Staff Only (2019) REVIEW | Berlinale 2019

"...the result is a fascinating rumination on innocence and the power of white privilege. "

Staff Only movie

Resort holidays are perfect for families as there’s the open bar for the adults, games and activities for the kids. But for young adults and teenagers, they can be frustrating and boring places. There may be a beach and a pool, but they’re stuck in a hotel with no freedom to explore the real country they’ve flown all the way to visit. Staff Only captures this natural desire for exploration perfectly, depicting one Catalan girl’s potentially dangerous desire to discover the real Senegal. Expertly weaving romance with the moral tale, the result is a fascinating rumination on innocence and the power of white privilege.

Marta (Elena Andrada) is at a five-star hotel in Senegal, paid for courtesy of her estranged father (Sergi López). He runs a tourism agency with big investments in the African country, allowing them to stay there over the Christmas period. She quickly grows bored of safari tours and Senegalese drum dancing parties (with the white guests invited to wear traditional dress), wanting to go out and see what it’s like in town. Her father thinks otherwise; when she walks off during a trip with tourist guide Khouma (Diomaye A. Ngom), he quickly warns her that she could be kidnapped or even violently mugged. Naturally Marta ignores him and pursues Khouma aggressively.

Staff Only sets up some fascinating dynamics while throwing us off the scent, starting as a tale of intrigue and danger — suggested by the wild animals seen on safari — before developing into a Rohmer-esque moral tale. At first seeming like a satirical comment on the consumptive nature of tourism and the Disney-ified experience most Europeans have in the African continent, it develops into a classic tale of lost innocence. Filmed with handheld close-ups, many locked on Marta’s face, Staff Only has a claustrophobic vibe, intensifying the moral quandary the headstrong young girl eventually finds herself in. There’s a lot of cringe-worthy moments to be had, but the poor girl always remains sympathetic.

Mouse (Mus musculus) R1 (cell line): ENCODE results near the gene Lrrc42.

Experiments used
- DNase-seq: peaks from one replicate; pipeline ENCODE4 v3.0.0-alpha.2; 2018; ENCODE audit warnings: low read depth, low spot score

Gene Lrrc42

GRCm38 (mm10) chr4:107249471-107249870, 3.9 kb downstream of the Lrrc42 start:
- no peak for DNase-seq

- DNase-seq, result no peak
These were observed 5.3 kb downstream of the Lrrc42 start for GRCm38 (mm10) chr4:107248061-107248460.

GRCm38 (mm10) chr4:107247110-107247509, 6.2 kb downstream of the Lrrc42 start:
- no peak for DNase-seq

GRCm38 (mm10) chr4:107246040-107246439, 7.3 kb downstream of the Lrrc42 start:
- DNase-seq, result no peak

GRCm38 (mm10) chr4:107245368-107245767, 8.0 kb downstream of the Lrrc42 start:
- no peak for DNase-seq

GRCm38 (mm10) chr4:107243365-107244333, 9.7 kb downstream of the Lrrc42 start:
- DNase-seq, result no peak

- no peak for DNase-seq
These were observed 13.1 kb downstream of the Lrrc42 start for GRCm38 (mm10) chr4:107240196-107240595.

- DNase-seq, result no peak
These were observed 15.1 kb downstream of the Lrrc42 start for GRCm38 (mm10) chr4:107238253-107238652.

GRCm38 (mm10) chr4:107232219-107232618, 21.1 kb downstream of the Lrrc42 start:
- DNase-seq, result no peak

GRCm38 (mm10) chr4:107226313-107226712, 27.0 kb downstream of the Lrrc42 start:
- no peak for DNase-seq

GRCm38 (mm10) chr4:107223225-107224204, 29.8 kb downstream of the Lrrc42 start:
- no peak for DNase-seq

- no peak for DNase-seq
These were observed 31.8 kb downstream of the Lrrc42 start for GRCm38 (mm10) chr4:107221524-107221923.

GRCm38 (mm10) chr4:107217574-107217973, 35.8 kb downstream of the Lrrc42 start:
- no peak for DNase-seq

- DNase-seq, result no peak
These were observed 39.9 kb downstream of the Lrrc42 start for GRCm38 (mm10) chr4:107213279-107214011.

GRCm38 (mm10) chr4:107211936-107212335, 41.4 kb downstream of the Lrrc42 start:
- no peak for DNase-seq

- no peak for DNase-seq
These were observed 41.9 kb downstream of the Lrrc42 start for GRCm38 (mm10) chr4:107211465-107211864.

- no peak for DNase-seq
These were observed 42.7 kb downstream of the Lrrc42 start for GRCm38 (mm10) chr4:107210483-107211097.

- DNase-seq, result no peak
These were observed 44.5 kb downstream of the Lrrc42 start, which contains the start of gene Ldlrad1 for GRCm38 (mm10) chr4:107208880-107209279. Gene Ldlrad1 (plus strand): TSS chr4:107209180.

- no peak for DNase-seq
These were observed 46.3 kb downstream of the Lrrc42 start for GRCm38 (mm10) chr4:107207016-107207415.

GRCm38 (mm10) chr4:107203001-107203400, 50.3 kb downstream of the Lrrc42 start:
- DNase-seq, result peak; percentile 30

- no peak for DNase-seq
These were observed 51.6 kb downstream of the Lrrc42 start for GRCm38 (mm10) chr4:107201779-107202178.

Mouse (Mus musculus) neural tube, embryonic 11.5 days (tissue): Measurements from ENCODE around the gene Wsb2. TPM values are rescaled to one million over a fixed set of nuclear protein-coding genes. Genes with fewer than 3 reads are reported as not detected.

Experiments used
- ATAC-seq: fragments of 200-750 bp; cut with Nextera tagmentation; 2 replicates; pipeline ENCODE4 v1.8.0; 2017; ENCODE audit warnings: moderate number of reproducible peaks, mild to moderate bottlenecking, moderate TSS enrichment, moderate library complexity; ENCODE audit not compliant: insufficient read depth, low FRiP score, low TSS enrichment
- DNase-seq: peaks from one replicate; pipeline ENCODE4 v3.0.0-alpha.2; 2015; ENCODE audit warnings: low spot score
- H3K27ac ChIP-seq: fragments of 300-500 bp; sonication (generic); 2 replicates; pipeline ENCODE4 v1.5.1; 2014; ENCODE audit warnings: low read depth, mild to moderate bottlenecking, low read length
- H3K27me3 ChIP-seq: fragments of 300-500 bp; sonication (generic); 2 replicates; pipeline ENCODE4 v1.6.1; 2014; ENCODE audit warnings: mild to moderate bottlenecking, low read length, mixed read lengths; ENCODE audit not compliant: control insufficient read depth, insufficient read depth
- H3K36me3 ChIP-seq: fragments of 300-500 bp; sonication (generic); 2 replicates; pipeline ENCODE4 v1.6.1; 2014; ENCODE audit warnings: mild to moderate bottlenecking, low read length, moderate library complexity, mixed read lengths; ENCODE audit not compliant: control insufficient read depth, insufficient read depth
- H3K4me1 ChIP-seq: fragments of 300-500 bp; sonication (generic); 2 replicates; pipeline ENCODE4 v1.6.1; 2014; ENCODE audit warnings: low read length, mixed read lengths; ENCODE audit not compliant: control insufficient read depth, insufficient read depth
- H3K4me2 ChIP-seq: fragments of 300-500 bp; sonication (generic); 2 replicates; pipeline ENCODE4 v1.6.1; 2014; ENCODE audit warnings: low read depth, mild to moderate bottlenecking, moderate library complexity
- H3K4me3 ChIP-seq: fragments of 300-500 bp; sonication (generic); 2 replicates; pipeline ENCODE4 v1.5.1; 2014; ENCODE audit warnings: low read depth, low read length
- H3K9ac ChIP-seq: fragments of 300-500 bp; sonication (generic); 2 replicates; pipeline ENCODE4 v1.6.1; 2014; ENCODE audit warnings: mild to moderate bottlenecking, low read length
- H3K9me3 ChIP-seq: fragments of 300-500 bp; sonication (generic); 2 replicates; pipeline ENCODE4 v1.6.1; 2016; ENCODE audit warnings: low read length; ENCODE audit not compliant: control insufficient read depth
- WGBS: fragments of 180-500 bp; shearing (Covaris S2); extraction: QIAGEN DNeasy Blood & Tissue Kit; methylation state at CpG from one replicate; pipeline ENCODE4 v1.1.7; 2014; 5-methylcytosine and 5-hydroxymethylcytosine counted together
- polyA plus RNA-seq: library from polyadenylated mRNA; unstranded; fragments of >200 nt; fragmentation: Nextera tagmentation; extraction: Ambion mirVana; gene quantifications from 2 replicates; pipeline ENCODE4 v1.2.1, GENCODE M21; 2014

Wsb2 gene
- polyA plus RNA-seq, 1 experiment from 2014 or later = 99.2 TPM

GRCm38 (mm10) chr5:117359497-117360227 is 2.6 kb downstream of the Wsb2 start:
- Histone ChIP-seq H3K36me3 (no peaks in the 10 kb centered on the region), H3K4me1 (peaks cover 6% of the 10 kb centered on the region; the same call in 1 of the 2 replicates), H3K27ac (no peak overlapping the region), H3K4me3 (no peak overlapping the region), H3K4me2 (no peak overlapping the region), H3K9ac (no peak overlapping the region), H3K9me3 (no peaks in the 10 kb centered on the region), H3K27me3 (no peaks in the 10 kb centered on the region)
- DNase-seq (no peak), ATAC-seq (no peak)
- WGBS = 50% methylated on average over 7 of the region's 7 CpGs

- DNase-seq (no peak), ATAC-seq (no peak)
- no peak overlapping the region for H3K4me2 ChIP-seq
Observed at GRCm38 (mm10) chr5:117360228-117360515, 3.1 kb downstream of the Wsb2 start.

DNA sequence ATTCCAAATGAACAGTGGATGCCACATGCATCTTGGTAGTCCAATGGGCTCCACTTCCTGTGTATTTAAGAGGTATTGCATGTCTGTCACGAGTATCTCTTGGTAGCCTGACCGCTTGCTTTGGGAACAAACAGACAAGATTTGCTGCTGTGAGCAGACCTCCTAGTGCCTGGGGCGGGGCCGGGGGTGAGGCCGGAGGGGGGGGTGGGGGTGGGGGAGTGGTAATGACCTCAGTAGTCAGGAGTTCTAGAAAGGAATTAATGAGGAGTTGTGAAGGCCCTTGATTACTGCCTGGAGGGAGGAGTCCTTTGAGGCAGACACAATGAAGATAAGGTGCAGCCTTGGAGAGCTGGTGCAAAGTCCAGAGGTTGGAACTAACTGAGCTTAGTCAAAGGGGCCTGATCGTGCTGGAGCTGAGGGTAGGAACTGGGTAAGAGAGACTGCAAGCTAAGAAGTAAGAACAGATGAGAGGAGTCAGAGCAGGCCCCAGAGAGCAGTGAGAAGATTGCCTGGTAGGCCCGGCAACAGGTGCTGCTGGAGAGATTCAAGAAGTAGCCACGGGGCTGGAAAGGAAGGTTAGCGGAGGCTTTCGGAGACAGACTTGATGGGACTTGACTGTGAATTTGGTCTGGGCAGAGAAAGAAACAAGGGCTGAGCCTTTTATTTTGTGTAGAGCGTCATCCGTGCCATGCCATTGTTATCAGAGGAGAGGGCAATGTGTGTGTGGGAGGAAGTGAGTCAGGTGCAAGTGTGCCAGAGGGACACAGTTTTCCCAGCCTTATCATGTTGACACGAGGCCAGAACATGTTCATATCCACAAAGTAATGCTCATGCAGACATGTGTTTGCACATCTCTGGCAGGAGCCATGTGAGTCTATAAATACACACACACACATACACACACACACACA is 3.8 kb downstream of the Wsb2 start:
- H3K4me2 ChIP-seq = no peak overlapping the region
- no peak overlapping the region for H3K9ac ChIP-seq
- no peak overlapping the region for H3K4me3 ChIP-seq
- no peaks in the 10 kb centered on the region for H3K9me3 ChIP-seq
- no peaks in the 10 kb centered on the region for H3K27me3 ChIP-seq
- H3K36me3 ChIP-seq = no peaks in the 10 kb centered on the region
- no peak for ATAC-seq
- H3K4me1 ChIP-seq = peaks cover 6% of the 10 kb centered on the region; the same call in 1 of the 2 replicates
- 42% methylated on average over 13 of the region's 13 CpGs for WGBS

Elena Andrada does a fine job as the young teenager, able to play out many different conflicts through facial expression alone. Not everything needs to be telegraphed so obviously, with Andrada working a little too hard when a subtler performance would’ve sufficed, but it marks an impressive debut from the Catalonian actress.

Her mostly white perspective is interspersed with Khouma’s own amateur videos, which reverse the white gaze and assert him as no victim but a major player in his own right. The standard racial power dynamics in these kind of transient spaces is more complicated here than a simple black/white binary, subtly adding age, class and power into the mix. Director Neus Ballús has a knack for simple set ups with brutal pay-offs, eventually turning our expectations on their head. More work on the screenplay could’ve allowed these themes to play through the action itself: often Marta’s father outright states the themes of the film in lectures to her daughter. Nonetheless, as a study in teenage obliviousness, Staff Only gathers its power from the tiny accretion of moments. The economy of detail is brilliant.

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